Understanding Google’s Page Experience Algorithm
Posted On July 14, 2021
It comes as no surprise whenever Google implements changes to its core algorithm as the search engine is constantly refining the way that it ranks pages in the SERPs. As page experience becomes hotter on Google’s radar, we’ve been anticipating an algorithm dedicated specifically to its implementation for some time, and the Number One search engine certainly doesn’t like to disappoint! Read on as we go over everything you need to know…
Announced back in the summer of 2020, this new page experience factor forms a part of the Google algorithm we’ve come to know quite well. Fast forward a year and the change was implemented in May 2021 so it’s been just over a month since the marketing world was rocked by yet another campaign-changing algorithm from everybody’s favourite search engine. Despite the lack of enthusiasm, every SEO technician recognises the impact that this new algorithm can have on rankings and why it is crucial that it is taken into consideration.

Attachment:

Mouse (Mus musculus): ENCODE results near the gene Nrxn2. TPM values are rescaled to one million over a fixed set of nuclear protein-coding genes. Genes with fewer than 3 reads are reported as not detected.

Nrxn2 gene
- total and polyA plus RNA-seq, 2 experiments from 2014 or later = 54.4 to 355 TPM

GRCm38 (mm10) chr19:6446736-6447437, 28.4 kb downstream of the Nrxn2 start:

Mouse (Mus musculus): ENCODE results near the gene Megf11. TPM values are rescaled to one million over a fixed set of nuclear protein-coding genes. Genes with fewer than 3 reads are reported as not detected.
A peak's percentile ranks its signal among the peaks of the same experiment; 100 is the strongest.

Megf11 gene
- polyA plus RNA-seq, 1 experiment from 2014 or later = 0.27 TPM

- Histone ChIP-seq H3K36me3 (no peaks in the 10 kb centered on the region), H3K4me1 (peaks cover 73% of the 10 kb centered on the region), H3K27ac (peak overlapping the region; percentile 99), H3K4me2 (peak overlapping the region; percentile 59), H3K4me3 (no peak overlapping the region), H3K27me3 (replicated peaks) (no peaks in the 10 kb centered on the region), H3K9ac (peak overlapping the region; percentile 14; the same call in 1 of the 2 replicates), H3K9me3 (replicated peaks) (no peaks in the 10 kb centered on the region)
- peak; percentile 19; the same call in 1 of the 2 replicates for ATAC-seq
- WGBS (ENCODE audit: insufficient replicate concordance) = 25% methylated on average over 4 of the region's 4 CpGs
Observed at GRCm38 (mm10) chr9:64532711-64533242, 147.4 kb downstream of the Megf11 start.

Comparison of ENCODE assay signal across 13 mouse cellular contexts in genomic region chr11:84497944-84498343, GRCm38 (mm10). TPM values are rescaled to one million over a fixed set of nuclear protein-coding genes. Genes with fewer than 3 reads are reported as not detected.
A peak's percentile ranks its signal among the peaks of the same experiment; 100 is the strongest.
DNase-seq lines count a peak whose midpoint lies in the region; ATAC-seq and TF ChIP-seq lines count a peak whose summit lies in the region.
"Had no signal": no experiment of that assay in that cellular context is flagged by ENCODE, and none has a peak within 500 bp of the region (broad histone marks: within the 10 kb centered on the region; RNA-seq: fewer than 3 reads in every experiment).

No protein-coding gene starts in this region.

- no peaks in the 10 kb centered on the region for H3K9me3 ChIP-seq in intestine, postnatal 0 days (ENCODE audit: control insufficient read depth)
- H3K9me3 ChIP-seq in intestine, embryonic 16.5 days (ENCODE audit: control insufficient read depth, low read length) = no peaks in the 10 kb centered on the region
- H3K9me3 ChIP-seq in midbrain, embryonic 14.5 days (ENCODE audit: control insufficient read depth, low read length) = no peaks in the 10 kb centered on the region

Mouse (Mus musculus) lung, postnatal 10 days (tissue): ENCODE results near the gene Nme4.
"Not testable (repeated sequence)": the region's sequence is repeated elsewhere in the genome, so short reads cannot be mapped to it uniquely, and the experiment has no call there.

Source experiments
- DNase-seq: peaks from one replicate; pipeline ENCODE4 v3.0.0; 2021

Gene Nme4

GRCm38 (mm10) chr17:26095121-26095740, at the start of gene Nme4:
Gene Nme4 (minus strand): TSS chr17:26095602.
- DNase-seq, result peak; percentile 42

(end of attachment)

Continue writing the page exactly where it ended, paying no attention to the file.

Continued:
In a nutshell, page experience addresses how well users are able to interact with a web page and how easy the browsing experience is, or perhaps the opposite if your website could do with some touching up.
As it stands, the algorithm addresses three important metrics in Google’s Web Vitals:
- Loading, in particular how long it takes a page to load for the user
- Interactivity, such as how much time passes from when the user first interacts with a web page until the browser begins to process it
- Visual Stability, or the avoidance of annoying pop-ups and random movement of content
Not only are all of these factors important in order to stay on Google’s good side, page experience as an algorithm will help ensure that your bounce rate remains in a favourable position. After all, users that are having a poor experience are far more likely to abandon ship and look for their information elsewhere. This means that ranking isn’t always the be all and end all of an SEO campaign as there are many layers to consider.
Page experience is now considered a ranking factor, and the mere fact that it has its own algorithm means that this is not an aspect of SEO that you’ll want to ignore or neglect anytime soon. After all, the way that the user is able to interact with your website will say a lot about its quality and helps the search engine determine whether or not users should trust the information that it displays.